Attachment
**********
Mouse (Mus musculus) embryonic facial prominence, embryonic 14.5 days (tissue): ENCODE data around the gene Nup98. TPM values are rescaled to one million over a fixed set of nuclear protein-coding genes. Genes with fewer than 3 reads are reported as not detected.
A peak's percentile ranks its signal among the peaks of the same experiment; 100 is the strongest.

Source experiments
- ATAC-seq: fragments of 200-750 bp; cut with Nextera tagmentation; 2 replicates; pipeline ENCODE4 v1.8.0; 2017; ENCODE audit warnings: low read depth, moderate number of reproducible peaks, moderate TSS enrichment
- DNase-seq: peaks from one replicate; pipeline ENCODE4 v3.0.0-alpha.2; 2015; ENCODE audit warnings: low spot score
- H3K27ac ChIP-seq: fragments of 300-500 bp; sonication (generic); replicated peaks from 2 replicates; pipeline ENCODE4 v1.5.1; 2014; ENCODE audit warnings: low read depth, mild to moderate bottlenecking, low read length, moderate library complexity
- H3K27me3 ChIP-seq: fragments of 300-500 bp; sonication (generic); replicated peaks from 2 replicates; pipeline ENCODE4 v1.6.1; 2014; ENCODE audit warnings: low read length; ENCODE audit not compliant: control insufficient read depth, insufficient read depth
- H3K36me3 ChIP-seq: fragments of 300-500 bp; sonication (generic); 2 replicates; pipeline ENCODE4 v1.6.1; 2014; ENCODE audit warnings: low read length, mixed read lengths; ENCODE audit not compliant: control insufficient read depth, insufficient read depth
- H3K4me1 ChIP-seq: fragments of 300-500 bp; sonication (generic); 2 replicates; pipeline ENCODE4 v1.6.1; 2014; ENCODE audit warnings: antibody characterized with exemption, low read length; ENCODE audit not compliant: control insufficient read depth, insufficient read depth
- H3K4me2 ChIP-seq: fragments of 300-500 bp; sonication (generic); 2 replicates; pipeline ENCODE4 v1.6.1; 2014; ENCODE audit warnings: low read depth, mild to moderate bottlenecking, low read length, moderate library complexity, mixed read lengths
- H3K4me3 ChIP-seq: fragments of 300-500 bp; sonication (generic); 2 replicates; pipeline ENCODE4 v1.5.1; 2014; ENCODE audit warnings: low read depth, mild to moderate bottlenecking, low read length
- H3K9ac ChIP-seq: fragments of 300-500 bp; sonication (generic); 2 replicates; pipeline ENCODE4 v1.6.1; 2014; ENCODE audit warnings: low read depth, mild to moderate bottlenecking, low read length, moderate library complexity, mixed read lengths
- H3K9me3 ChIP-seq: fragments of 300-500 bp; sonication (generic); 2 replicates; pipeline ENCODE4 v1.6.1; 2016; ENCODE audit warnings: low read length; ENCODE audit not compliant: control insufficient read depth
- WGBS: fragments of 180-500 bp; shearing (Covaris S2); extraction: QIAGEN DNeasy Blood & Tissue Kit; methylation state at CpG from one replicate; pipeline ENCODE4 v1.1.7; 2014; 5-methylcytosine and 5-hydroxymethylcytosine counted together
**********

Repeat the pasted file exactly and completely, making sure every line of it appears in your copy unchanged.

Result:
Mouse (Mus musculus) embryonic facial prominence, embryonic 14.5 days (tissue): ENCODE data around the gene Nup98. TPM values are rescaled to one million over a fixed set of nuclear protein-coding genes. Genes with fewer than 3 reads are reported as not detected.
A peak's percentile ranks its signal among the peaks of the same experiment; 100 is the strongest.

Source experiments
- ATAC-seq: fragments of 200-750 bp; cut with Nextera tagmentation; 2 replicates; pipeline ENCODE4 v1.8.0; 2017; ENCODE audit warnings: low read depth, moderate number of reproducible peaks, moderate TSS enrichment
- DNase-seq: peaks from one replicate; pipeline ENCODE4 v3.0.0-alpha.2; 2015; ENCODE audit warnings: low spot score
- H3K27ac ChIP-seq: fragments of 300-500 bp; sonication (generic); replicated peaks from 2 replicates; pipeline ENCODE4 v1.5.1; 2014; ENCODE audit warnings: low read depth, mild to moderate bottlenecking, low read length, moderate library complexity
- H3K27me3 ChIP-seq: fragments of 300-500 bp; sonication (generic); replicated peaks from 2 replicates; pipeline ENCODE4 v1.6.1; 2014; ENCODE audit warnings: low read length; ENCODE audit not compliant: control insufficient read depth, insufficient read depth
- H3K36me3 ChIP-seq: fragments of 300-500 bp; sonication (generic); 2 replicates; pipeline ENCODE4 v1.6.1; 2014; ENCODE audit warnings: low read length, mixed read lengths; ENCODE audit not compliant: control insufficient read depth, insufficient read depth
- H3K4me1 ChIP-seq: fragments of 300-500 bp; sonication (generic); 2 replicates; pipeline ENCODE4 v1.6.1; 2014; ENCODE audit warnings: antibody characterized with exemption, low read length; ENCODE audit not compliant: control insufficient read depth, insufficient read depth
- H3K4me2 ChIP-seq: fragments of 300-500 bp; sonication (generic); 2 replicates; pipeline ENCODE4 v1.6.1; 2014; ENCODE audit warnings: low read depth, mild to moderate bottlenecking, low read length, moderate library complexity, mixed read lengths
- H3K4me3 ChIP-seq: fragments of 300-500 bp; sonication (generic); 2 replicates; pipeline ENCODE4 v1.5.1; 2014; ENCODE audit warnings: low read depth, mild to moderate bottlenecking, low read length
- H3K9ac ChIP-seq: fragments of 300-500 bp; sonication (generic); 2 replicates; pipeline ENCODE4 v1.6.1; 2014; ENCODE audit warnings: low read depth, mild to moderate bottlenecking, low read length, moderate library complexity, mixed read lengths
- H3K9me3 ChIP-seq: fragments of 300-500 bp; sonication (generic); 2 replicates; pipeline ENCODE4 v1.6.1; 2016; ENCODE audit warnings: low read length; ENCODE audit not compliant: control insufficient read depth
- WGBS: fragments of 180-500 bp; shearing (Covaris S2); extraction: QIAGEN DNeasy Blood & Tissue Kit; methylation state at CpG from one replicate; pipeline ENCODE4 v1.1.7; 2014; 5-methylcytosine and 5-hydroxymethylcytosine counted together